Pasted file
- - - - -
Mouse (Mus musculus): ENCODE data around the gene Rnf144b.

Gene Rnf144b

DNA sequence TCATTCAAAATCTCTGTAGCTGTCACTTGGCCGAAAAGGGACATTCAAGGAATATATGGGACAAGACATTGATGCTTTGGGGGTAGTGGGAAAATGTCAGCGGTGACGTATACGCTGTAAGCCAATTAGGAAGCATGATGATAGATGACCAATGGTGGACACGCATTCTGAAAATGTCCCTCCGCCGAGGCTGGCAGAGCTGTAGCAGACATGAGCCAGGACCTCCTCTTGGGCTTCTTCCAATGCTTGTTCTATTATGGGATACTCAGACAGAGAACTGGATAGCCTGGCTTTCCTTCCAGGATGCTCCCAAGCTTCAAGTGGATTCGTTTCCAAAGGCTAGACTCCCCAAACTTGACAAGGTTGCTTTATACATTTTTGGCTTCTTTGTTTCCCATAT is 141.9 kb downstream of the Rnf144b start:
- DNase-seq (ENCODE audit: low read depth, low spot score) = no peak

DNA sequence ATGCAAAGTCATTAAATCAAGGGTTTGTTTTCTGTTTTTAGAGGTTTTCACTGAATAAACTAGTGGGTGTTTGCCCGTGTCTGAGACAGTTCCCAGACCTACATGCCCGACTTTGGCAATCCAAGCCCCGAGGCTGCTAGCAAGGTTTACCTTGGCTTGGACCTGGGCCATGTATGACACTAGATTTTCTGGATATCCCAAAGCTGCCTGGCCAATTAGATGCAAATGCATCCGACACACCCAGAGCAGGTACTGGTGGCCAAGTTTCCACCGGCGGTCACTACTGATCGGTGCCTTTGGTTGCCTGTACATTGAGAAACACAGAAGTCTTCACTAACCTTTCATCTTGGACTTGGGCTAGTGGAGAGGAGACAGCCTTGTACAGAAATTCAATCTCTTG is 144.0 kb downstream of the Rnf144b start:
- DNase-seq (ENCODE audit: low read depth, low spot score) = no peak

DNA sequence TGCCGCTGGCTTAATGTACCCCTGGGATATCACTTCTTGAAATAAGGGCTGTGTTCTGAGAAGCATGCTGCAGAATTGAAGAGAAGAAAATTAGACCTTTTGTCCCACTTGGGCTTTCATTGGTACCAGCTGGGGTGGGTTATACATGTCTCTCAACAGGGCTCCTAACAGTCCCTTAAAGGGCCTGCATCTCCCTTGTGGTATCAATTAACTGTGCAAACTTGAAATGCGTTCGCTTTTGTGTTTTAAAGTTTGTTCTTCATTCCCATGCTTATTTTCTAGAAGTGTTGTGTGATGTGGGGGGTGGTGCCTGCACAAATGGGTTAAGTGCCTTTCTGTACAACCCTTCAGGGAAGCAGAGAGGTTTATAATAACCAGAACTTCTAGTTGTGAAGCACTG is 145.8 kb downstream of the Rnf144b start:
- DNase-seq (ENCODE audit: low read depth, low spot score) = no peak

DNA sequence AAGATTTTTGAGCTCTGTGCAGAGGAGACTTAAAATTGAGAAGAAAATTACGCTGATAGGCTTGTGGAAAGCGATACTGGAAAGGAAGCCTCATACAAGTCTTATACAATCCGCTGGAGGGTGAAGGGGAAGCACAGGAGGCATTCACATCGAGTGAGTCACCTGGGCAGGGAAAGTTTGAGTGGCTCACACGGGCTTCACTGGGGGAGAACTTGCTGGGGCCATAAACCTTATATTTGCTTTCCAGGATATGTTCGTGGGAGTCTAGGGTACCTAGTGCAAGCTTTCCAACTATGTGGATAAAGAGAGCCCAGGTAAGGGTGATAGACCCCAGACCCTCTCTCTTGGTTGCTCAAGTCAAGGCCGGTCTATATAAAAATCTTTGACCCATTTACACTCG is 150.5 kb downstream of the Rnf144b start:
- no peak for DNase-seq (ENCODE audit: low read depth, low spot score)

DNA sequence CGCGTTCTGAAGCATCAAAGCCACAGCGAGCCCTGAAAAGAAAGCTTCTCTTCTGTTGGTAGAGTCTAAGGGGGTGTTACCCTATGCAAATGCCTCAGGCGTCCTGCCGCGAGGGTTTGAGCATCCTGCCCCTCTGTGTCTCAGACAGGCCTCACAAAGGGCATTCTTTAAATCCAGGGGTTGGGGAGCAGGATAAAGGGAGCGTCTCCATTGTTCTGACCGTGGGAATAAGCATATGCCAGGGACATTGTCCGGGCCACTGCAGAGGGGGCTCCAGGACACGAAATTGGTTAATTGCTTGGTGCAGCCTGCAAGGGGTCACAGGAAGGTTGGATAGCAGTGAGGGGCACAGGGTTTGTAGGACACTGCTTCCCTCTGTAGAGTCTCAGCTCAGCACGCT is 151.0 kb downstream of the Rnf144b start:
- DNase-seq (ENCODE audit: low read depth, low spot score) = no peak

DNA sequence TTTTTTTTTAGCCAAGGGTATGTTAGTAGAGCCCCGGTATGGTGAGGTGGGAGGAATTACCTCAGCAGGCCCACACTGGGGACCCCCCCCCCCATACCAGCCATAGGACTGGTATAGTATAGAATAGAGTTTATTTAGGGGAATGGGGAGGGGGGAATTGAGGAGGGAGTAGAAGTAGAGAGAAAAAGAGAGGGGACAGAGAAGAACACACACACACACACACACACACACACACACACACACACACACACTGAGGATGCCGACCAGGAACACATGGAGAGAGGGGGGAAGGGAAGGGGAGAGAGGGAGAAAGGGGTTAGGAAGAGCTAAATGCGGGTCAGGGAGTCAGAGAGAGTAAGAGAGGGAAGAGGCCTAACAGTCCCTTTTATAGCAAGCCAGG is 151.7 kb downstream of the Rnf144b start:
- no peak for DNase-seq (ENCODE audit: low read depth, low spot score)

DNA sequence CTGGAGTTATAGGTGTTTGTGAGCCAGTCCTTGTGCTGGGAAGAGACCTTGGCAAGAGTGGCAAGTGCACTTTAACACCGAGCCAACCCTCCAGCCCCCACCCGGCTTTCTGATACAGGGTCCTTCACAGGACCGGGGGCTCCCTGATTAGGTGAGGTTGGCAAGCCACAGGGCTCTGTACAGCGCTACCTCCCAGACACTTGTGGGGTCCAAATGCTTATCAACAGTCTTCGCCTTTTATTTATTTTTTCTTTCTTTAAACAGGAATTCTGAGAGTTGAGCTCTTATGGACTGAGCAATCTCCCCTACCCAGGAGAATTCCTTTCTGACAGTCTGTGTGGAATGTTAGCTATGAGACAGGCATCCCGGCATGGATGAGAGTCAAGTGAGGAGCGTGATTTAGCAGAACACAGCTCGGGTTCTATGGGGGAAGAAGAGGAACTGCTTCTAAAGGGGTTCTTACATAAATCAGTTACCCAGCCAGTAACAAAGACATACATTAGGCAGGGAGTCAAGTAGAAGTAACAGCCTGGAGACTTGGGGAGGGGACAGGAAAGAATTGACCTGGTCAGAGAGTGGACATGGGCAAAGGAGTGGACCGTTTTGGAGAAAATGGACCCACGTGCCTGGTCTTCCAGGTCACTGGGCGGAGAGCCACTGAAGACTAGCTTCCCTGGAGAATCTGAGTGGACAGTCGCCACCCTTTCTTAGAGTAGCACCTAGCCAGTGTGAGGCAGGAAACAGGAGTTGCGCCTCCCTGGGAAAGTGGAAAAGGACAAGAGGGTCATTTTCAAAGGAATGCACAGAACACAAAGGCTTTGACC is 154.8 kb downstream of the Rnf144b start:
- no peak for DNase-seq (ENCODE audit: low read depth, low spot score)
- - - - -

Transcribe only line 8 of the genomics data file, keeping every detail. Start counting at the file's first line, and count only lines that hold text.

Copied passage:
- DNase-seq (ENCODE audit: low read depth, low spot score) = no peak